The Association of Nigerian Electricity Distributors (ANED) has explained why electricity distribution companies (Discos) assume ownership of equipment voluntarily made available by customers for use by their networks.
In a statement signed by ANED’s Executive Director for Research and Advocacy, Barr. Sunday Oduntan, the body said it boiled down to a matter of indemnity and safety-critical protection.
“Many people have asked that question and the answer is simple, and we feel it is important to shed light on it for the sake of public awareness. It is a case of indemnity and protection.
“The DisCos take responsibility for any incident that happens with those infrastructures. It is important for Nigerians to understand that Discos have a responsibility to ensure that only good quality equipment duly certified by Nigerian Electricity Management and Safety Agency (NEMSA) are installed in our network.
“After installation, Discos have to take steps to protect such equipment such that it will be safe for use by customers. We have had occasions when some transformers that were installed in the days of PHCN, for instance in Lugbe, Abuja, caused electrocution. We need to protect the equipment and ensure that access is only granted to qualified personnel. People have lost their lives because they were trying to ‘maintain their transformers’.
This is why we ask customers to write a letter of donation to the DisCos. If the items do not belong to the DisCos, they cannot exercise any right over the use of the items, nor should they bear liability for any incident that occurs thereafter.
“It is our responsibility as DisCos to make electricity infrastructure available and we do a lot of this. However, in situations where the demand is far more than supply due to a shortage of funds, customers do step in to help their communities. Since privatisation, our members have invested considerably on improvements in their networks since 2013.
“However, in a reality where the absence of infrastructure was excruciatingly acute across the length and breadth of this country before this phase of our power reforms, and considering the huge cost of revamping inherited networks as well as the very critical need for power supply for homes and businesses, it is understandable when communities of customers decide to step in rather than take the option of waiting till resources needed to services their needs are appropriated by their respective Discos.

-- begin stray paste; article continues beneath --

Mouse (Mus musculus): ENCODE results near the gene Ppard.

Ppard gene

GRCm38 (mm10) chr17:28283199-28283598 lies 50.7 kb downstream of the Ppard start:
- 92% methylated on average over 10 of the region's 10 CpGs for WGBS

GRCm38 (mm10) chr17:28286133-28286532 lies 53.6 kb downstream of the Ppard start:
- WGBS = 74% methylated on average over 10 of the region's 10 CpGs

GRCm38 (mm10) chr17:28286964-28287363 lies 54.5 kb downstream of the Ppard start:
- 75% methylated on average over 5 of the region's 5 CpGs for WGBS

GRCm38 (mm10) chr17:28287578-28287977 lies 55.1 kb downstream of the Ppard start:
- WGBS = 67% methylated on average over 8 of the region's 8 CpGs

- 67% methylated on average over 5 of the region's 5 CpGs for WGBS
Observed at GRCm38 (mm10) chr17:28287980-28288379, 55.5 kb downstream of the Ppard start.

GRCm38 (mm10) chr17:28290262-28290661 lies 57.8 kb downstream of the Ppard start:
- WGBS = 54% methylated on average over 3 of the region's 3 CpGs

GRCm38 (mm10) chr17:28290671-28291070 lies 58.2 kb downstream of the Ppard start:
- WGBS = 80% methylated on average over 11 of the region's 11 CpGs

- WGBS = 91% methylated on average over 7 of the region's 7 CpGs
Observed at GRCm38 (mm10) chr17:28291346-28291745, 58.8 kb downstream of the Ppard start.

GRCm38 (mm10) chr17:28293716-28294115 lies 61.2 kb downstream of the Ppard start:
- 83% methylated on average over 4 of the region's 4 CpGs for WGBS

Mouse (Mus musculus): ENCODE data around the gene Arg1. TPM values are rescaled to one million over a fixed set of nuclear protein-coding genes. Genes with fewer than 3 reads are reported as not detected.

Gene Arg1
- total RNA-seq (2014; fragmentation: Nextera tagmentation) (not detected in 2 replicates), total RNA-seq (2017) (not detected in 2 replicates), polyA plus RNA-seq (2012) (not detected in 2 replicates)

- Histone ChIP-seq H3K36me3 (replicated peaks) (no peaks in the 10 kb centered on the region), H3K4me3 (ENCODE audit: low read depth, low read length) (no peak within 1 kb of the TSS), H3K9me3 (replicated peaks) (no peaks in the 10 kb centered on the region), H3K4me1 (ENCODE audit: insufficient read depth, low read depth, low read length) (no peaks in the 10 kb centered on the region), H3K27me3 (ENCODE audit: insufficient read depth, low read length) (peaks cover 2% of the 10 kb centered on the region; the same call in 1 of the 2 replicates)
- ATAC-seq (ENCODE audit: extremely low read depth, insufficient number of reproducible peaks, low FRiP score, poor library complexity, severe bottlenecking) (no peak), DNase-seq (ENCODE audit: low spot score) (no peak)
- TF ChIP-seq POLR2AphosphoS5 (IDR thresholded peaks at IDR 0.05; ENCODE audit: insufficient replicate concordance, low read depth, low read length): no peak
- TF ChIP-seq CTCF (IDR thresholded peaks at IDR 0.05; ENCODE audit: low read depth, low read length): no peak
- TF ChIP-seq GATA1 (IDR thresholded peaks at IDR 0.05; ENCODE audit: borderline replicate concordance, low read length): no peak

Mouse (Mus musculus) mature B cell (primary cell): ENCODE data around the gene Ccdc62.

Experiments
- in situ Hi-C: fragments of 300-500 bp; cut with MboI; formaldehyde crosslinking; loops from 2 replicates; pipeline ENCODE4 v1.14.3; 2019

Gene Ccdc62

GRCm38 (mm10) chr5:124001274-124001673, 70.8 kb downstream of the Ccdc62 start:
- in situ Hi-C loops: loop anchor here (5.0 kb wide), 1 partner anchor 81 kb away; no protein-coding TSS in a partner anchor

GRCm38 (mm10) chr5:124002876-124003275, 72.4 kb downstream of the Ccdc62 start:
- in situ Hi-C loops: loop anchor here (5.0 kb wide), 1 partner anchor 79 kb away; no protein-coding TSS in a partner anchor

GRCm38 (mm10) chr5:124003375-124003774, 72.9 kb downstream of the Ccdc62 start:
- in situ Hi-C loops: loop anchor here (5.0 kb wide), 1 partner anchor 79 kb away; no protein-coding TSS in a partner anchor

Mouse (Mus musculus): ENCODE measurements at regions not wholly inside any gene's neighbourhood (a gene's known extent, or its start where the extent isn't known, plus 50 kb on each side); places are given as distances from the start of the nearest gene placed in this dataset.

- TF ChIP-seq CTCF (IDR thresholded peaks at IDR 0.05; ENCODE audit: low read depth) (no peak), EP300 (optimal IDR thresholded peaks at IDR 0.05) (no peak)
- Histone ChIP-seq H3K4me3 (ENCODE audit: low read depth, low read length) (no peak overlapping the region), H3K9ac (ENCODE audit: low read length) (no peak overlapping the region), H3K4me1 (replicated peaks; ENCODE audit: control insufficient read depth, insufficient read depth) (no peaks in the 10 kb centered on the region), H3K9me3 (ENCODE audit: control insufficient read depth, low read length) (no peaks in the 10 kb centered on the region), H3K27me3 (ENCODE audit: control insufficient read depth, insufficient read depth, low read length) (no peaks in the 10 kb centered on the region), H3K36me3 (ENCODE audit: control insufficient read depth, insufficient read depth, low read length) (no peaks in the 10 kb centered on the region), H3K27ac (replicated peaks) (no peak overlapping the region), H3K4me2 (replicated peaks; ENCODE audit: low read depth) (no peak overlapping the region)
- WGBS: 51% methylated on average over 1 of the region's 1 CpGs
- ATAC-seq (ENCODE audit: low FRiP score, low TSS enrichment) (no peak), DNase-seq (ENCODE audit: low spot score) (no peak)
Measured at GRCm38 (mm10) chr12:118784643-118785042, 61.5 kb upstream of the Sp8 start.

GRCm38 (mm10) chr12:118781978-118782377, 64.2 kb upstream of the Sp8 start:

“The issue of community volunteering is very clearly stipulated by the Nigerian Electricity Regulatory Commission (NERC). For those who follow NERC’s laid guidelines, there will be no argument at the end of the day,” Oduntan said.
He also said accusations surrounding disconnections and reconnection fees charged by Discos were unfair, saying disconnection is a legitimate recourse available to the service providers under certain conditions and the reconnection fee is a penalty to dissuade repeat offenders and cover cost.
“Now, most times, we hear complaints by customers regarding disconnection. The truth is that there are clear grounds for disconnections. Disconnections are not random and there are clear guidelines stipulated by Nigerian Electricity Regulatory Commission (NERC) under which disconnections can take place.
Disconnections can occur when a customer owes accumulated bills of over 90 days. Other grounds for disconnection include when a customer is found engaging in energy theft or tampering with distribution equipment,” Oduntan said.
“It is statutory to charge a fee to cover the operations and to deter repeat offenders. This is not a practice that is restricted to Nigeria only. Time and resources are expended in both disconnecting and reconnecting a customer due to the act of the customer. If there is no penalty attached to that, then there is no deterrence,” he said.